By Jeremy Manier
Chicago Tribune reporter
July 10, 2008
The enigma began last year when a plain envelope with no return address
arrived at the world-famous physics laboratory outside Chicago,
addressed simply to "Fermilab."
Inside was a single sheet marked by pen with a bizarre series of hash
marks, numbers and alien-looking symbols.
No one at the lab could make sense of the letter. Was it a joke? A
threat? A hint at some exotic new theory?
Whatever the meaning, something about the inscription's order and
symmetry touched Judy Jackson, the first person to examine the letter.
"It was beautiful, kind of like abstract art," said Jackson, Fermi
National Accelerator Laboratory's director of public affairs.
In hopes of cracking the code, Jackson's colleagues posted the letter in
May on their Internet blog .
Hundreds of people from around the world responded and several of them
quickly deciphered part of the hidden message, discovering to their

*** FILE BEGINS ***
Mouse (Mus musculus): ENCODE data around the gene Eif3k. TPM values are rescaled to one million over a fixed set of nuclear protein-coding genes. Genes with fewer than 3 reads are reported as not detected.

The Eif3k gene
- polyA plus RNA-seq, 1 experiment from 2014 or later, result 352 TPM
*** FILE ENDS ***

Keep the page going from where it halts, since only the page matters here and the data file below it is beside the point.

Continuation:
surprise that it named an 86-year-old retired physicist from Princeton
University who designed some of Fermilab's first experimental tools.
But one section of the cipher continues to resist any solution, and no
one knows the sender's identity - though many suspect the author was a
The keys to the mystery have taken code-breakers on a romp that
encompasses Fermi's earliest days in the 1960s, the cryptic jargon of
computer programming and high-energy physics, and the power of
"crowdsourcing," or unleashing a problem on the collective intelligence
of an Internet community.
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